* Sale to be decided before year-end - Engie
* Energy market uncertainty clouds power plant valuation
* Analyst estimates range between $300 mln and $1 bln (Adds banker, Prime Minister comments)
By Sonali Paul and Paulina Duran
MELBOURNE/SYDNEY, Sept 15 (Reuters) - France’s Engie SA has received final bids from Chinese-owned Alinta Energy and private Australian firm Delta Electricity for its Loy Yang B coal-fired power plant in Australia, two people familiar with the process said on Friday.
A final decision on the sale - which some analysts have estimated could fetch as much as $1 billion - is expected before the end of this year, an Engie spokesman said, declining to comment on bids. The people familiar with the matter declined to be identified because the sale process is confidential.
Loy Yang B, a 953-megawatt (MW) plant located in Victoria state, is 70 percent owned by Engie and 30 percent owned by Japanese trading house Mitsui & Co. Both companies are selling their stakes.
Chow Tai Fook Enterprises, owner of Alinta, and Delta Electricity declined to comment. Mitsui had no immediate comment.
Coal-fired Loy Yang B is seen as critical to stable power supply in Australia’s eastern states, where households and major businesses have been hit by a string of blackouts over the past year at times of high demand and weak wind power.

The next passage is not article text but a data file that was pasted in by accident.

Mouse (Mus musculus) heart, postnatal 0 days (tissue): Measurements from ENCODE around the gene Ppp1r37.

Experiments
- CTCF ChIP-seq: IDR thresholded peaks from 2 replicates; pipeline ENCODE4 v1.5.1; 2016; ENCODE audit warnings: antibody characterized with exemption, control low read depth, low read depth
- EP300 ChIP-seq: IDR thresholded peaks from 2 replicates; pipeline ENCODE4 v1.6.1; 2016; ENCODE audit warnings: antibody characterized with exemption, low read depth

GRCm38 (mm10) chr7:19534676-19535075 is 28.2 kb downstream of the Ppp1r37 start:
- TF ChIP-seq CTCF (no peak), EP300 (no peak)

However, bankers and analysts say valuing the plant has been made more complicated by uncertainty over the national government’s energy policy, which has made power prices volatile and deterred construction of new baseload power stations.
As a result of the uncertainty, one banker not involved in the deal said $1 billion might be too big a price for Engie and Mitsui to expect.
The sale will be a test of how much the energy market has changed since AGL Energy bought the larger, neighbouring Loy Yang A power plant in 2012 and Bayswater in 2014.
Based on prices AGL paid, Loy Yang B would be worth around A$330 million ($265 million). But power prices have surged since then, due to the closure of other coal-fired power plants, creating a shortfall of power to back up intermittent wind energy and made baseload power plants more valuable.
At the same time, the Australian government is pushing AGL to extend the life of its Liddell coal-fired plant beyond 2022 to shore up baseload power supply and avert price spikes, which could make the market less profitable for other plants.
“The important thing here is that we are doing everything we can to ensure that Australians have reliable and affordable power,” Turnbull told reporters this week after talks with AGL.
Engie is being advised by Rothschild.